FYI December 20, 2020

On This Day

1803 – The Louisiana Purchase is completed at a ceremony in New Orleans.
The Louisiana Purchase (French: Vente de la Louisiane ‘Sale of Louisiana’) was the acquisition of the territory of Louisiana by the United States from France in 1803. In return for fifteen million dollars, or approximately eighteen dollars per square mile, the United States nominally acquired a total of 828,000 sq mi (2,140,000 km2; 530,000,000 acres). However, France only controlled a small fraction of this area, most of it inhabited by American Indians; for the majority of the area, what the United States bought was the “preemptive” right to obtain Indian lands by treaty or by conquest, to the exclusion of other colonial powers.[1][2] The total cost of all subsequent treaties and financial settlements over the land has been estimated to be around 2.6 billion dollars.[1][2]

The Kingdom of France had controlled the Louisiana territory from 1699 until it was ceded to Spain in 1762. In 1800, Napoleon, the First Consul of the French Republic, regained ownership of Louisiana as part of a broader project to re-establish a French colonial empire in North America. However, France’s failure to put down a revolt in Saint-Domingue, coupled with the prospect of renewed warfare with the United Kingdom, prompted Napoleon to consider selling Louisiana to the United States. Acquisition of Louisiana was a long-term goal of President Thomas Jefferson, who was especially eager to gain control of the crucial Mississippi River port of New Orleans. Jefferson tasked James Monroe and Robert R. Livingston with purchasing New Orleans. Negotiating with French Treasury Minister François Barbé-Marbois (who was acting on behalf of Napoleon), the American representatives quickly agreed to purchase the entire territory of Louisiana after it was offered. Overcoming the opposition of the Federalist Party, Jefferson and Secretary of State James Madison persuaded Congress to ratify and fund the Louisiana Purchase.

The Louisiana Purchase extended United States sovereignty across the Mississippi River, nearly doubling the nominal size of the country. The purchase included land from fifteen present U.S. states and two Canadian provinces, including the entirety of Arkansas, Missouri, Iowa, Oklahoma, Kansas, and Nebraska; large portions of North Dakota and South Dakota; the area of Montana, Wyoming, and Colorado east of the Continental Divide; the portion of Minnesota west of the Mississippi River; the northeastern section of New Mexico; northern portions of Texas; New Orleans and the portions of the present state of Louisiana west of the Mississippi River; and small portions of land within Alberta and Saskatchewan. At the time of the purchase, the territory of Louisiana’s non-native population was around 60,000 inhabitants, of whom half were African slaves.[3] The western borders of the purchase were later settled by the 1819 Adams–Onís Treaty with Spain, while the northern borders of the purchase were adjusted by the Treaty of 1818 with Britain.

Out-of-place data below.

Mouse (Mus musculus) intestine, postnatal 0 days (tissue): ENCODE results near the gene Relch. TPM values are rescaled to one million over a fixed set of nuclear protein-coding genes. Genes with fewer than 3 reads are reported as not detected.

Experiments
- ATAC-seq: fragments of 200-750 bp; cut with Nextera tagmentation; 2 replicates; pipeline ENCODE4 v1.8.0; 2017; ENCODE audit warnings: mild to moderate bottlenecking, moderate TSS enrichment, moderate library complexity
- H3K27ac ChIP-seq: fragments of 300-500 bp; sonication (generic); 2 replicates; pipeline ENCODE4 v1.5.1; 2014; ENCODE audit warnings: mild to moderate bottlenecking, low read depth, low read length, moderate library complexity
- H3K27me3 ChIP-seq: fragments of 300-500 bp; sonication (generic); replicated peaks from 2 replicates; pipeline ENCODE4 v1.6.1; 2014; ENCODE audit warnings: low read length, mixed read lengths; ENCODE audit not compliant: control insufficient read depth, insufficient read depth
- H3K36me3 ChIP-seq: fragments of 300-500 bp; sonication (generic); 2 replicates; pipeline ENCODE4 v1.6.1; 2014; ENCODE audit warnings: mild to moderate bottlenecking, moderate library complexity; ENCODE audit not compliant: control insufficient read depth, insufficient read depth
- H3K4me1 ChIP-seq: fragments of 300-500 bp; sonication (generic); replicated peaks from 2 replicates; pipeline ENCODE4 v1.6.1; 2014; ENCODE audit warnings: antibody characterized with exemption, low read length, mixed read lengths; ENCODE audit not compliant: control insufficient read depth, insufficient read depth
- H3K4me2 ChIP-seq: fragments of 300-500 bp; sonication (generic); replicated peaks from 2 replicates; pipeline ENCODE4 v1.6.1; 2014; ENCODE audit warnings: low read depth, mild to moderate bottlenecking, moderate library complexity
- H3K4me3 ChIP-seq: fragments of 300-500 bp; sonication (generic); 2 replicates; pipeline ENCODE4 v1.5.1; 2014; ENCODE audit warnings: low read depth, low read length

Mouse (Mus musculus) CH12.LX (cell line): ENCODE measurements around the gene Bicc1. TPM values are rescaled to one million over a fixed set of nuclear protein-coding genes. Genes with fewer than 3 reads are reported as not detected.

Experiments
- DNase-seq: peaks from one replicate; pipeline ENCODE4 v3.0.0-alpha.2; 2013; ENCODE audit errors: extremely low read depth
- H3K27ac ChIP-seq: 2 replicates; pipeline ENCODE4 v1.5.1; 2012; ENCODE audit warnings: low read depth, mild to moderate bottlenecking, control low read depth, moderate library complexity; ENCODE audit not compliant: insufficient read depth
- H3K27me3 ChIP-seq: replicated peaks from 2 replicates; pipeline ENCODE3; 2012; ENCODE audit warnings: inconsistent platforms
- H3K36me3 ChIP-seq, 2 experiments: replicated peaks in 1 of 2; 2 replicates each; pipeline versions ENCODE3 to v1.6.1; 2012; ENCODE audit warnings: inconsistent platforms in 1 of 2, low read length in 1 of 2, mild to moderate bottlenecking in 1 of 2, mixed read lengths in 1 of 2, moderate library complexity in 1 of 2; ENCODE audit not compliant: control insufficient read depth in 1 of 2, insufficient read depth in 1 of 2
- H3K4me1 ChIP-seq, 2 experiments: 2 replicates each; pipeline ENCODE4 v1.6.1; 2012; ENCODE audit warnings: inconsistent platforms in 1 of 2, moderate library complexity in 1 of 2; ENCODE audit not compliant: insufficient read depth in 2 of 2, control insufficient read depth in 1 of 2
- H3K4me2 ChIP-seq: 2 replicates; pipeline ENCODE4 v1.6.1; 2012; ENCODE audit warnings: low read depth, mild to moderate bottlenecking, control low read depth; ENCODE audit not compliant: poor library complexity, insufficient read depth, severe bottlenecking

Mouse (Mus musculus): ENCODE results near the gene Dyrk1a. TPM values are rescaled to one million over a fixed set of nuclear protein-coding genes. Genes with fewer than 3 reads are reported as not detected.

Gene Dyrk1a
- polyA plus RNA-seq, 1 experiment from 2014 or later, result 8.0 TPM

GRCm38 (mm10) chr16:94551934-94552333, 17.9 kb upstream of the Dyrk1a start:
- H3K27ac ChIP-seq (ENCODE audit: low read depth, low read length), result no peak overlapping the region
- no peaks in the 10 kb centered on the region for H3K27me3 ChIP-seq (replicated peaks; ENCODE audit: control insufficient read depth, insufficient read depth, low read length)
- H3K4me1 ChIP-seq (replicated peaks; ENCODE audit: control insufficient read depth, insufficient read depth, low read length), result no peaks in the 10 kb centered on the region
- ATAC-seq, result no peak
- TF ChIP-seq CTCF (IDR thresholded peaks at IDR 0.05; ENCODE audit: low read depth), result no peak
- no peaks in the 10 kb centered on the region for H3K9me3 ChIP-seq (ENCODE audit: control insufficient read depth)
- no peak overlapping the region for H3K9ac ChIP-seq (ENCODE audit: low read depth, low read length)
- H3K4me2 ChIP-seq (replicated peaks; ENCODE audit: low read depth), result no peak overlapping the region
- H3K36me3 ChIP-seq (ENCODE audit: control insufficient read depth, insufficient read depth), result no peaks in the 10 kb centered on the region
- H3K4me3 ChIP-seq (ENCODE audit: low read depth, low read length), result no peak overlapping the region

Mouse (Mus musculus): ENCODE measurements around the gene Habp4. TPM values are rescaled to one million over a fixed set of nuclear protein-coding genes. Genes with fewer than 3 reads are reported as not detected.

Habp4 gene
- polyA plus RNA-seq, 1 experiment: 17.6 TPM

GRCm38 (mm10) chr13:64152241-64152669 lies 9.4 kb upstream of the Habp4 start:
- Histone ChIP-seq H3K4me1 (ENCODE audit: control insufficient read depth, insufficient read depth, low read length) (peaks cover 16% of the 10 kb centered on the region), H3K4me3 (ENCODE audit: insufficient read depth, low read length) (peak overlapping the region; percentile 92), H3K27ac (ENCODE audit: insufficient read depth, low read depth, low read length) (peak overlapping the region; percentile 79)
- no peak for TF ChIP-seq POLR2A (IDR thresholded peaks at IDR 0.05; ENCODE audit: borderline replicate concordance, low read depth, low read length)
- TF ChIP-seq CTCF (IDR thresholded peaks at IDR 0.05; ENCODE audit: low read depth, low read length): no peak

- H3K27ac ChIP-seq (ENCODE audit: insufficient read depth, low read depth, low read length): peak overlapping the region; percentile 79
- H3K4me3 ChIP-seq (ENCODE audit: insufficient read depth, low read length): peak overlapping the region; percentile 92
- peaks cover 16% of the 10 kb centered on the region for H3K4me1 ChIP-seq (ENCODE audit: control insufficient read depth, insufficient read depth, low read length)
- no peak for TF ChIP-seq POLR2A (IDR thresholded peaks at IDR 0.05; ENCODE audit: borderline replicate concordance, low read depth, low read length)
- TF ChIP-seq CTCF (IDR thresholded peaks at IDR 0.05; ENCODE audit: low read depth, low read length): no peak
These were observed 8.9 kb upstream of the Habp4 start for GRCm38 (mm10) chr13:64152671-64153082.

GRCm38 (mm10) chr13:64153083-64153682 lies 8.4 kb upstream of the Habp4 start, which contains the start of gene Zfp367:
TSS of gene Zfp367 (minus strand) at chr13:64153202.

Born On This Day

1812 – Laura M. Hawley Thurston, American poet and educator (d. 1842)[14]
Laura M. Hawley Thurston (pen name, Viola; December 20, 1812 – July 21, 1842) was an American poet and educator. A prolific writer, most of her works were originally published in the Louisville Journal,[1] and in William D. Gallagher’s Hesperian. Among Indiana’s early poets, she was a contemporary of Amanda L. Ruter Dufour,[2] while among Kentucky poets, she was a friend of Amelia B. Welby.[3]

Early years and education
Laura M. Hawley was born in Norfolk, Connecticut, December 20, 1812.[4] She was the daughter of Earl P. Hawley, and Irene (Frisbie) Hawley.[5][6][7]

Her parents being in moderate circumstances, her early advantages for education were such only as were afforded by the common district school. When she became older, however, she found means to enter John P. Brace’s “Female Seminary,” in Hartford, where she continued her studies with unusual diligence and success, and secured the marked esteem of the principal and teachers.[6]

After leaving Brace’s Seminary, she was for a few years engaged as a teacher in New Milford, Connecticut and Philadelphia, Pennsylvania, and subsequently became an assistant in Brace’s Seminary. Here she remained until 1837, when, upon Brace’s recommendation, she left Connecticut to take charge of the Academy at New Albany, Indiana.[8][6]

In 1839, she married Franklin Thurston, a merchant of New Albany, at which time she resigned her position as school principal.[1][6] She was at this time a frequent contributor to the western papers and periodicals, usually over the signature of “Viola,” and soon won for herself the reputation of being one of the best female writers in the west. But in the midst of her growing fame, she died in New Albany on July 21, 1842.[8]


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